At Newtownards the railway was forced to climb sharply to continue towards Donanghdee

On top of that embankment sat the new Railway Station which today is the site of the College of Further Education. North Road was diverted to the left to pass under the railway.

So we divert to passing the site of the old railway bridge and carefully crossing Tabort Street to join the linear green space which marks the line of the old railway. Turn right and continue to follow the diverted North Road 250m as it bends north-east.

Immediately after crossing Glenburn Road you come to Quarry Heights with a signpost to the Council Work Department.

An unpromising but important junction on your route!

Turn here left and follow the pavement on the right hand side to the first bend. Here you turn left away from the industrial estate and onto a welcome much more pleasant country lane!

Quarry heights splits in two – you need the left-hand country lane

Not only have you escaped the town but you have also returned to the true “North Road” as it now completes its climb up into Whitespots.

Detail from James Williamson’s map of 1810 showing North Road (and windmill)

After 500m the road changes to a lane and then enters the rolling open land of Whitespots with height ground and the Country Park ahead.

The asphalt road eventually turns into a laneway following the old North Road

The semi-open upland you are now on is popular with local walkers, but is also used by bikers including powered variety – so be aware!

Walk straight ahead on a rough vehicle track (can be muddy) with a low win covered hill to your right and higher ground rising to your left. After 300m you will see a smaller track joining from the left servicing a concrete utility building (with electric pole behind).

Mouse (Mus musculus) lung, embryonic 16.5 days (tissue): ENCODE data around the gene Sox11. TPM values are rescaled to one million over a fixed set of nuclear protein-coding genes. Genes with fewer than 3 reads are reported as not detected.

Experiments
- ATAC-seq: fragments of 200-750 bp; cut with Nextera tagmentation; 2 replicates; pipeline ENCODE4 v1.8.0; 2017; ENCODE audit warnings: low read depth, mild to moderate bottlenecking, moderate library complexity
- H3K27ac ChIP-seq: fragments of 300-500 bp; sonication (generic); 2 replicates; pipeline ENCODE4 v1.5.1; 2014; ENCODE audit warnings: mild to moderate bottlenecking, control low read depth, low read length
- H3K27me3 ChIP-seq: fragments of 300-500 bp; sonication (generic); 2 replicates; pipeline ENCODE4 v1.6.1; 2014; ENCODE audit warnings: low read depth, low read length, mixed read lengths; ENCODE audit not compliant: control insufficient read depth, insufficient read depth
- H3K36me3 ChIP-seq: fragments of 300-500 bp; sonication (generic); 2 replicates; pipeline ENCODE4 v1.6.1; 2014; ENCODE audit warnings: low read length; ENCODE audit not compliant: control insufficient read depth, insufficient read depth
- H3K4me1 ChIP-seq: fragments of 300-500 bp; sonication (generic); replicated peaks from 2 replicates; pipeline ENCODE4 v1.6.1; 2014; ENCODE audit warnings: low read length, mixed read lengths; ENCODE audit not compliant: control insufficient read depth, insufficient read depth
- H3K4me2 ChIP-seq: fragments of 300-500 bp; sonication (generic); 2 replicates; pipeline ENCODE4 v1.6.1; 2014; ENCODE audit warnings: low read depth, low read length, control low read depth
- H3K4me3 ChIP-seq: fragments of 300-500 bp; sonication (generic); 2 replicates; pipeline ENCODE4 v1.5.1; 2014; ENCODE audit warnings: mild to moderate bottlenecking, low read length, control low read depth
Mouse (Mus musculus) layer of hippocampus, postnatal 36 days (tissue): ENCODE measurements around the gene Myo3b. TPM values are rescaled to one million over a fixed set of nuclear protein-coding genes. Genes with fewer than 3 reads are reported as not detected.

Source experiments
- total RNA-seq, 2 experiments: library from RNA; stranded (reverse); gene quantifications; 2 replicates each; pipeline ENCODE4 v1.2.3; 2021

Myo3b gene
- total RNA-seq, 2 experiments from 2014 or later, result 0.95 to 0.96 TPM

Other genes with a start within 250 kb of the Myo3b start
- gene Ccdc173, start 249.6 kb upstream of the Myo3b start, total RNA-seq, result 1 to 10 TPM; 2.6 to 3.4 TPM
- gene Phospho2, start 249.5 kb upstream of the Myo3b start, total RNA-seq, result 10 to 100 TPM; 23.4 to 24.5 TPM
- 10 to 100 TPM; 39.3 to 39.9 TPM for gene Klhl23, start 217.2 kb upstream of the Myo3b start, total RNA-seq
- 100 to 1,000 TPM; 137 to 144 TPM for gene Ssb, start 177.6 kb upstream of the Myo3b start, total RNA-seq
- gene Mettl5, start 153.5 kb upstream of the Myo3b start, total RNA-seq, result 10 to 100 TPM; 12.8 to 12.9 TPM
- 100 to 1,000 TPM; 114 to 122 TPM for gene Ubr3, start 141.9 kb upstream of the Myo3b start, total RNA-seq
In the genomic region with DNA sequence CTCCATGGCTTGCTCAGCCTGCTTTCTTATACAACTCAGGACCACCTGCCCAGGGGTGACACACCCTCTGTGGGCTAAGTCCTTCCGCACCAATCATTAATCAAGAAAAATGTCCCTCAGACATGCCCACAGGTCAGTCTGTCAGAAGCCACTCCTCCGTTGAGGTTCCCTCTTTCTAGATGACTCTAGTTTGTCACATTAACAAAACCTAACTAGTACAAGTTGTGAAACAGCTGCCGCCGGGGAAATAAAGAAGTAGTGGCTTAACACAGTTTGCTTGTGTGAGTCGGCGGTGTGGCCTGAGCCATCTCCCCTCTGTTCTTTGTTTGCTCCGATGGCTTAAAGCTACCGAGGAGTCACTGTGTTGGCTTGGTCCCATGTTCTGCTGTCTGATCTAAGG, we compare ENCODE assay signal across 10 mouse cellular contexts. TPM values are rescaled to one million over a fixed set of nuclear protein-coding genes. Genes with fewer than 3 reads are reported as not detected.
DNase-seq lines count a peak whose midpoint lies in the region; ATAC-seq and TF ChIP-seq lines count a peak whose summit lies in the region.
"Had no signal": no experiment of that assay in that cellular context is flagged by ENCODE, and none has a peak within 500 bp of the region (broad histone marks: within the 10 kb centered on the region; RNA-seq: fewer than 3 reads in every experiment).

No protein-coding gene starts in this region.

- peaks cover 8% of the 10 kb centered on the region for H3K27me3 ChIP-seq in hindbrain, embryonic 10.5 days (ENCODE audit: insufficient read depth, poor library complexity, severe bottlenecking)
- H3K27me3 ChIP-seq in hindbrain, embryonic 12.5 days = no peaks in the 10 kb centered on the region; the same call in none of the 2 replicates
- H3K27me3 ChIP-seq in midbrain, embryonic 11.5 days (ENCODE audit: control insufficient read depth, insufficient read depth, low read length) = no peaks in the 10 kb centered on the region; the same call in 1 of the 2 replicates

Turn left here leaving the broad track behind and follow the track diagonally uphill passing the utility building on your left.

Look out for the utility building to the left – don’t continue toward the chimney to the far right

The path narrows to pedestrian width and climbs steadily. Don’t forget to look back as you go as this part of Whitespots has by far the best views over Strangford Lough and Scrabo.

View over Strangford Lough, Newtownards and Scrabo

The path now begins to level as you cross the invisible boundary of Whitespots Country Park. Ahead you can see the woods of Clandeboye and against the sky the impressive tower of South Shaft Chimney. This impressive stone structure was built in the 1840s along with an engine house to pump water out of the lead mines which once dominated this area. The engine house is long gone, the spoil tips and excavations are softened by woodland, but the chimney looks as good as new.

North towards Conlig the bronze age people who lived here from 2000-300 BC mined copper and combined it with tin to produce the tools, weapons and decorative goods which now define their era to us. In 1780 lead mining began in the area ahead and continued sporadically over the next 100 years. The mines generally produced thin profits for the owners and the men that worked them endured horrendous conditions underground and associated poor health.